Broken iPhone 6 screens, faulty batteries an easier fix

iFixit has identified previously undisclosed specs of Apple's iPhone 6 range

Apple’s iPhone 6 and 6 Plus have been cracked opened and stripped by repair site iFixit, which has revealed key specifications and repairing gripes.

Head over to Apple’s website and peruse the specs page of the latest iPhone 6 and 6 Plus. The tell-all page has some unusual omissions, including details on the battery and other processing components.

Fortunately repair site iFixit has disassembled a brand new iPhone 6 and 6 Plus.

Notes of specs in the iPhone 6 include 1GB of RAM and a 1810 milliamp-hour battery. The 6 Plus has the same 1GB RAM, but a much larger 2915 milliamp-hour battery.

Bigger batteries don’t necessarily translate to better battery life. Both the iPhone 6 and 6 Plus have bigger screens with higher resolutions, which demand more power from the battery. For the sake of comparison, Apple’s iPhone 5S has a 1560 milliamp-hour battery.

Apple use a custom A8 chipset with 64 bit architecture for the iPhone 6’s processor. Reports claim the iPhone 6 has a 1.3GHz dual-core CPU, while 6 Plus runs a 1.4GHz dual-core CPU.

Most of the components used in the iPhone 6 range are manufactured by Qualcomm, Texas Instruments, Skyworks and Avago.

Apple has made notable improvements to the assembly to its new range of iPhones, which should make repairing common faults easier.

Replacing the display assembly should be less difficult as it the first component to be removed. Swapping out the battery is relatively simple, but it does necessitate a proprietary pentalobe screw driver and know-how on removing some adhesive.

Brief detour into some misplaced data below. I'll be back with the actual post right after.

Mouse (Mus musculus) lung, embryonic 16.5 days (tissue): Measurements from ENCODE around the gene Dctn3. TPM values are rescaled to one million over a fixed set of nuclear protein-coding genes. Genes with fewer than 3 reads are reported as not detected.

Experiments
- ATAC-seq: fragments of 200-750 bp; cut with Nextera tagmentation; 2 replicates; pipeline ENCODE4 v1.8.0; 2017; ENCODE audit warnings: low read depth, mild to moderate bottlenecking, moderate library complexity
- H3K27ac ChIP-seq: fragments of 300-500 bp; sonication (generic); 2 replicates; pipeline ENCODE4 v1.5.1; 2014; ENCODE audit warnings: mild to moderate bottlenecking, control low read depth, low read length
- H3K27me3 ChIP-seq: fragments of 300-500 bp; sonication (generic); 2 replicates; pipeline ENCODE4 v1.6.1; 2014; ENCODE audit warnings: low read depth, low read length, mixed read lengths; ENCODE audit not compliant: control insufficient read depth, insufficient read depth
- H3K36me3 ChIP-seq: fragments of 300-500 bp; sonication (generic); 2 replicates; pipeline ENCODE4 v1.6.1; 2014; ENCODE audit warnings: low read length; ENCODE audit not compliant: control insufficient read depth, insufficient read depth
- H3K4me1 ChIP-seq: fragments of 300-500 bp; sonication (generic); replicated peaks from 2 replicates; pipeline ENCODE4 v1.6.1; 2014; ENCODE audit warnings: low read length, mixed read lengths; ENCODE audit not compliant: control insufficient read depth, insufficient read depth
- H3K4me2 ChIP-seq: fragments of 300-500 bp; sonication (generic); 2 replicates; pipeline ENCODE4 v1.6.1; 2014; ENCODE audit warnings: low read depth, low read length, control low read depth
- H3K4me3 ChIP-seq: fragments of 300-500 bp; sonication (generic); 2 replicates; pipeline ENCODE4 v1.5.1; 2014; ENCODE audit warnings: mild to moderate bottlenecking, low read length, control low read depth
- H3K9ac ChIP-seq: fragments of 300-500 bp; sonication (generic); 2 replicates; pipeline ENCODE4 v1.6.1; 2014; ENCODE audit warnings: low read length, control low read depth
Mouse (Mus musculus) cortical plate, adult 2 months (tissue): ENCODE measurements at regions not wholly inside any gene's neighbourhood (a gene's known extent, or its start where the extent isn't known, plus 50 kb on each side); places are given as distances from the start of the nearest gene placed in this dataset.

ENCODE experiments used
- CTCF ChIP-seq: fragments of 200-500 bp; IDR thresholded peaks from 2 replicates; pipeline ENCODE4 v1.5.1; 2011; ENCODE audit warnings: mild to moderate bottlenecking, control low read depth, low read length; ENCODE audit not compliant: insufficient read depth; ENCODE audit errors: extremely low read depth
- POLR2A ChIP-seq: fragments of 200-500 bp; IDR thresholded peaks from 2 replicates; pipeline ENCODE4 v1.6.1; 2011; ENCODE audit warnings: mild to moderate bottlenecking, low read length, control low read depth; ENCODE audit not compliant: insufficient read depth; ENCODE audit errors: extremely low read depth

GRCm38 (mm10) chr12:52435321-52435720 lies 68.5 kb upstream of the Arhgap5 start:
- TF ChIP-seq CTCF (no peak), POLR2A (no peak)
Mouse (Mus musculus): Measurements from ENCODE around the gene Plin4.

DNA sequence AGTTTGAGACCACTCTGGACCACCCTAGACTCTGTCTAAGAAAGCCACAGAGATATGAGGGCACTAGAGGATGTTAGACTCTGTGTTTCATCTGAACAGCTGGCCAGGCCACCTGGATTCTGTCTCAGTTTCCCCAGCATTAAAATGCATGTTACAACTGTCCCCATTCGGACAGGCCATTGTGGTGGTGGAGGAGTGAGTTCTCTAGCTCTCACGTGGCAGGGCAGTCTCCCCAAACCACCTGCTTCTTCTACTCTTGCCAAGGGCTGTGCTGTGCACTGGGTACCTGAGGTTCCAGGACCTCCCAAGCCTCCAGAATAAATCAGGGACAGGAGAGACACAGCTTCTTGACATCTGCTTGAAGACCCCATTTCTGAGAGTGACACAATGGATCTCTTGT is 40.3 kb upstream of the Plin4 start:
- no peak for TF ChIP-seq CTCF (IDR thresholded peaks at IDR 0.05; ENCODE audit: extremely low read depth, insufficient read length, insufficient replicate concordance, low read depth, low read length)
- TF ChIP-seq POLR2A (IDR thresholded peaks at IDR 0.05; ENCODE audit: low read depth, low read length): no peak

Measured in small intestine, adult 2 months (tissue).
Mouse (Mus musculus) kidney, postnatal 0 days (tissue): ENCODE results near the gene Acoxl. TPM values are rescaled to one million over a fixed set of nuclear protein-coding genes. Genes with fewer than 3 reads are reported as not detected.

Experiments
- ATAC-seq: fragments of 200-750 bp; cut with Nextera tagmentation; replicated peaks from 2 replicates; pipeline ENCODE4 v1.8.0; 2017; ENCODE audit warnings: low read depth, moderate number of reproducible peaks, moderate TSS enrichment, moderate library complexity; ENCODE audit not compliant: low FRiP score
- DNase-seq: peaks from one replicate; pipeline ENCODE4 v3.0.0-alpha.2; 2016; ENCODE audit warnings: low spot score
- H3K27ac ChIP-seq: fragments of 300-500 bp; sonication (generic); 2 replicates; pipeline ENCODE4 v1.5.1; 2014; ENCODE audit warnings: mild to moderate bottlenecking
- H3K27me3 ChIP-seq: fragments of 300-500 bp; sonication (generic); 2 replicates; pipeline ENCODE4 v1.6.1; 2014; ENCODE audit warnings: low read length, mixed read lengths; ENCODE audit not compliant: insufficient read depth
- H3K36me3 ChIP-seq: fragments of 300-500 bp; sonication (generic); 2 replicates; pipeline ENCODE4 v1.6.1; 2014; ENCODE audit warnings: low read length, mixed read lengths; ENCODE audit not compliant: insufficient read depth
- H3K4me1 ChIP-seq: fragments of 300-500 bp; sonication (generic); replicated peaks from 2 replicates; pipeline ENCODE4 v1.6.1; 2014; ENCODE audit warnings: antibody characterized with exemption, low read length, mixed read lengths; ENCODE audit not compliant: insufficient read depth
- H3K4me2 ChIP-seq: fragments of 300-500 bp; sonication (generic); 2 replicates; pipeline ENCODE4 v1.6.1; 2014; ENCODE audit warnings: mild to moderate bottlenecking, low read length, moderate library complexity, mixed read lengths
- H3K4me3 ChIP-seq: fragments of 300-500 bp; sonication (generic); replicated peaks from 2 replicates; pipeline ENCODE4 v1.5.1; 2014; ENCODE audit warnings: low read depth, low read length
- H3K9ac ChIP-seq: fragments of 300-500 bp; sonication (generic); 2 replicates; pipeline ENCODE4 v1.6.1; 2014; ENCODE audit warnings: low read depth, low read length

Read more: Vodafone: Unlimited international calls, double data on prepaid

A common gripe with the iPhone 5S was the wiring affixed to the finger scanner. Prying the screen open of the iPhone 5S caused the wire to grow taut and, if opened carelessly, caused it to tear. Apple has improved this assembly by rerouting the cable.

The iPhone 6 and 6 Plus is considered a marked improvement for Apple smartphones and scored a respectable 7 out of 10 by iFixit. Holding the smartphone’s repair rating back was the use of proprietary pentalobe screwdrivers and Apple’s reluctance to share “repair information with independent repair shops or consumers”.

Click over for the full list of components used in Apple's iPhones based on iFixit’s teardown:

Read more: Apple iPhone 6 Plus: Does the world need an Apple phablet?

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